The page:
MongoDB University Impressions

The MongoDB University Introduction to MongoDB learning path consists of a series of topical courses to teach essential skills for building modern applications with MongoDB: connecting to a MongoDB database, CRUD operations, aggregation, indexing, and search.

The learning path consists of a series of topical units:

  • MongoDB and the Document Model (1.25 hours)
  • MongoDB CRUD Operations (1.25 hours)
  • MongoDB Aggregation (1.75 hours)

Each one of these units are comprised of videos, quizzes, and interactive labs where you connect to a Mongo database and perform relevant operations. The MongoDB pedagogical approach throughout is to methodically cover itemized learning objectives with didactic instruction. While this approach may seem thorough and comprehensive, it seems more likely to be an inefficient use of developer learning time and result in shallow, overly conceptual learning with little long-term retention. The developer learning experience could be significantly improved by addressing a few areas:

Utilize Video Judiciously

In the videos, the presenters come off as fairly robotic, reading a series of short sentences that are already shown on the screen. In the unit on MongoDB Indexes, for example, the presenter simply reads a series of statements:

Indexes improve performance. Indexes have a write cost. Too many indexes in a collection can affect system performance. Delete unused or redundant indexes.

I understand that many people prefer watching videos for educational content delivery and training purposes, but watching videos of people reading short sentences out loud feels tedious. When you make a three minute video of someone reading out loud what could be read in twenty seconds, you are missing the point of the medium entirely. In this case, I’d much rather just read a one page sheet with bullet-point lists or have a slideshow that I can click through at my own pace. Videos should be reserved for instances where learners actually benefit from being shown something.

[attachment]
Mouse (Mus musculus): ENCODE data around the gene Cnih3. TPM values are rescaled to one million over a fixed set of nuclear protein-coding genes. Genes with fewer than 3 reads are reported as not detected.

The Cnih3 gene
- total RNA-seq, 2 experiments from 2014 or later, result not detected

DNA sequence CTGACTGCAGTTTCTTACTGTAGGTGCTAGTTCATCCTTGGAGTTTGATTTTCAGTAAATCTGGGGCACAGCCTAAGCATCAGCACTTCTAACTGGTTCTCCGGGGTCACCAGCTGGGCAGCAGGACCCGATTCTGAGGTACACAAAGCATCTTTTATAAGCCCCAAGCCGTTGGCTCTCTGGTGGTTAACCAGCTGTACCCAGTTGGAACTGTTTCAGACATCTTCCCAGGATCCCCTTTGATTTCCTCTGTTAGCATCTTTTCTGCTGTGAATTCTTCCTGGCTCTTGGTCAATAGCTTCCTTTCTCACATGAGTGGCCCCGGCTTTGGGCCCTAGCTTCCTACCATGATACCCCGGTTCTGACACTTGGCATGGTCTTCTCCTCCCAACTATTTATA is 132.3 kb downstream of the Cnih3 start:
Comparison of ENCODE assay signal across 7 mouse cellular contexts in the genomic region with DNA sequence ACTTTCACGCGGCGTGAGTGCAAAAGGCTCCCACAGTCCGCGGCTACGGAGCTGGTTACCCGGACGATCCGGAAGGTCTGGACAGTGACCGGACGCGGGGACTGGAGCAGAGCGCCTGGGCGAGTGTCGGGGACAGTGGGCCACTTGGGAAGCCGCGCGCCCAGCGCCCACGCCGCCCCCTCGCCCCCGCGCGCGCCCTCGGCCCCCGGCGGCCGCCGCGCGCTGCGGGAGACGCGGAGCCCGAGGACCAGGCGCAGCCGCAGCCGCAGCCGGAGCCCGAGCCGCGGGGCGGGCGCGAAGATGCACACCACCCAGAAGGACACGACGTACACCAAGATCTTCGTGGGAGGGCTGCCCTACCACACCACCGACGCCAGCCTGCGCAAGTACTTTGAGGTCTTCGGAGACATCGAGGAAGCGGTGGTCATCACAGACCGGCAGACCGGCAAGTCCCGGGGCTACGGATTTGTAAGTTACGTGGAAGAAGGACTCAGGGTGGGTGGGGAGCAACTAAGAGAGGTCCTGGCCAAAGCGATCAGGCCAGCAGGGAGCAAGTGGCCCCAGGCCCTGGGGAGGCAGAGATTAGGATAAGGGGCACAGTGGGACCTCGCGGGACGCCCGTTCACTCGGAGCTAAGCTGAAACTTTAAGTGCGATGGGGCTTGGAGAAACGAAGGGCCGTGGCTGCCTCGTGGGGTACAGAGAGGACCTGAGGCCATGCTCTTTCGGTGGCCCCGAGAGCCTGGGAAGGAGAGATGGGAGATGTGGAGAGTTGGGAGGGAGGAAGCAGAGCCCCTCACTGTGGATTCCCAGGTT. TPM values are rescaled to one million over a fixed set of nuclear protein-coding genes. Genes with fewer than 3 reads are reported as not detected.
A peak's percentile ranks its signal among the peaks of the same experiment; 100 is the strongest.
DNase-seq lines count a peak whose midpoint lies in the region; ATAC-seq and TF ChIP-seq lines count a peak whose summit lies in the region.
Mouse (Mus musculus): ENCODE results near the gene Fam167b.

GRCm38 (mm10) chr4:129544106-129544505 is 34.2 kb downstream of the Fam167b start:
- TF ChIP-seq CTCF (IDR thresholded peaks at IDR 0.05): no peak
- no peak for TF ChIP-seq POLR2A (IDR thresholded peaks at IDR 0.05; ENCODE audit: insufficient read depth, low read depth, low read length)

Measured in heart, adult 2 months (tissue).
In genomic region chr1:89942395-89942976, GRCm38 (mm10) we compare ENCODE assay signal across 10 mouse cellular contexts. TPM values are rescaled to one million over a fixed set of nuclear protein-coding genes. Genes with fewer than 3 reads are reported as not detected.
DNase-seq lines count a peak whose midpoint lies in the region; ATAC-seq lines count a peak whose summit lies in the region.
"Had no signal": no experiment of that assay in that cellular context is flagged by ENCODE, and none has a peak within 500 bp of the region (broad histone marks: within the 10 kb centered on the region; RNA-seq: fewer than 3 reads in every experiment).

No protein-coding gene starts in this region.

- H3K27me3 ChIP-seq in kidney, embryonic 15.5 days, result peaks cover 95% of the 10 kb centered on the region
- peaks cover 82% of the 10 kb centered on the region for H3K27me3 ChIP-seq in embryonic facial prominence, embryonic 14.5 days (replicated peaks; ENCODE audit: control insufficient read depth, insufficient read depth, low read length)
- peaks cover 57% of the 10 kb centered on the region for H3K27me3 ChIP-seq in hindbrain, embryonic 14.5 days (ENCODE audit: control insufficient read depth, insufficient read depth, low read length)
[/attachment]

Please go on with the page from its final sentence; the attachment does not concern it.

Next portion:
The team at MongoDB made the choice to use a different person from their Education team for each unit. At first, I thought this was smart. If one particular personality doesn’t work for you, there is another person in the next unit with a slightly different approach. However, the writing style between the different presenters is exactly the same. This is another instance of MongoDB not actually utilizing the video medium. Having different teachers on video would presumably allow you to convey information with different styles and teaching approaches, but MongoDB has really just recruited a diverse cast to read from the same script. This is almost a satire of diversity and inclusion programs: the cast of characters all look different, but they think, speak, and approach everything exactly the same.

The more problematic thing is that it is highly unlikely I will ever return to these video resources. Since they are broken down into small video segments spaced between labs and quizzes, they are single use content that would be cumbersome to reference back to while actually using MongoDB in production. A better approach would be to tightly couple learning materials with documentation.